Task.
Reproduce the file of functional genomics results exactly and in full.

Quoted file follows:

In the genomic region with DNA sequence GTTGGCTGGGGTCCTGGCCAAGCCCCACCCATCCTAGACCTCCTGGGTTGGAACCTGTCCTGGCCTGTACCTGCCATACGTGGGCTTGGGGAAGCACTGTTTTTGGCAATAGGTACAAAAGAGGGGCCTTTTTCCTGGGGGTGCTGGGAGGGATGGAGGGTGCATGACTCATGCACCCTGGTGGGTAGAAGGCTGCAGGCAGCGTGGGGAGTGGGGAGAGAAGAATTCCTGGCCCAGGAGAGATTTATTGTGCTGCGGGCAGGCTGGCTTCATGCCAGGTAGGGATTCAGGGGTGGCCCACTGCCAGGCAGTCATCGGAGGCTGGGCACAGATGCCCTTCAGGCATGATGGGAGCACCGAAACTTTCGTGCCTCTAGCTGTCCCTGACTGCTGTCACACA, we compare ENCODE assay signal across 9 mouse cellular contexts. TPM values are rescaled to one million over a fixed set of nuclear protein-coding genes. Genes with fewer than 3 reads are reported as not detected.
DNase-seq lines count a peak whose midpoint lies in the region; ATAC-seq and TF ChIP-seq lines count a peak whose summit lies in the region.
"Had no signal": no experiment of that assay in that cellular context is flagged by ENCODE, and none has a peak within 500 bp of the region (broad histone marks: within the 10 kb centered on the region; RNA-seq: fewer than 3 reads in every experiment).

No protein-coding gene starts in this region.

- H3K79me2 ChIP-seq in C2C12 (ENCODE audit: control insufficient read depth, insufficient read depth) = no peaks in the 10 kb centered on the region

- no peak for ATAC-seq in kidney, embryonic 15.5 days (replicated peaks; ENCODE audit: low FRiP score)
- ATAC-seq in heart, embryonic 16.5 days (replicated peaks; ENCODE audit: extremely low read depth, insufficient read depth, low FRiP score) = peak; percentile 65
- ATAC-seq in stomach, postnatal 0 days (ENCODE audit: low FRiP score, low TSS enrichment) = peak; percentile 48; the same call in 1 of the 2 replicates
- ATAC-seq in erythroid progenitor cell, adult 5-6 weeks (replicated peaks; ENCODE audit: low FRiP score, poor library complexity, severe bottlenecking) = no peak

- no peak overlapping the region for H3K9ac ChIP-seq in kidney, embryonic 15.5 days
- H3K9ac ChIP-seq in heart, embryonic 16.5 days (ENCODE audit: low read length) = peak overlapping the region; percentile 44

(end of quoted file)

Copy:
In the genomic region with DNA sequence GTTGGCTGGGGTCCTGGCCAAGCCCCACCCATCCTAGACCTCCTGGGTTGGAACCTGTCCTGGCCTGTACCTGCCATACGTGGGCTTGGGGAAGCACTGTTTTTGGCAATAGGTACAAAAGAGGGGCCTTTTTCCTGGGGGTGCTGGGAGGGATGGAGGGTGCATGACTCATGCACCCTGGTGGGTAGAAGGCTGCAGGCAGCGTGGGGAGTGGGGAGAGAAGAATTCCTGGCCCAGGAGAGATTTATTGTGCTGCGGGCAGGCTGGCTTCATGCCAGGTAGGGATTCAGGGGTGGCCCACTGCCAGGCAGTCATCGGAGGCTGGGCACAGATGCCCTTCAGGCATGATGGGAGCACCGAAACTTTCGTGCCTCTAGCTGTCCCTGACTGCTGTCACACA, we compare ENCODE assay signal across 9 mouse cellular contexts. TPM values are rescaled to one million over a fixed set of nuclear protein-coding genes. Genes with fewer than 3 reads are reported as not detected.
DNase-seq lines count a peak whose midpoint lies in the region; ATAC-seq and TF ChIP-seq lines count a peak whose summit lies in the region.
"Had no signal": no experiment of that assay in that cellular context is flagged by ENCODE, and none has a peak within 500 bp of the region (broad histone marks: within the 10 kb centered on the region; RNA-seq: fewer than 3 reads in every experiment).

No protein-coding gene starts in this region.

- H3K79me2 ChIP-seq in C2C12 (ENCODE audit: control insufficient read depth, insufficient read depth) = no peaks in the 10 kb centered on the region

- no peak for ATAC-seq in kidney, embryonic 15.5 days (replicated peaks; ENCODE audit: low FRiP score)
- ATAC-seq in heart, embryonic 16.5 days (replicated peaks; ENCODE audit: extremely low read depth, insufficient read depth, low FRiP score) = peak; percentile 65
- ATAC-seq in stomach, postnatal 0 days (ENCODE audit: low FRiP score, low TSS enrichment) = peak; percentile 48; the same call in 1 of the 2 replicates
- ATAC-seq in erythroid progenitor cell, adult 5-6 weeks (replicated peaks; ENCODE audit: low FRiP score, poor library complexity, severe bottlenecking) = no peak

- no peak overlapping the region for H3K9ac ChIP-seq in kidney, embryonic 15.5 days
- H3K9ac ChIP-seq in heart, embryonic 16.5 days (ENCODE audit: low read length) = peak overlapping the region; percentile 44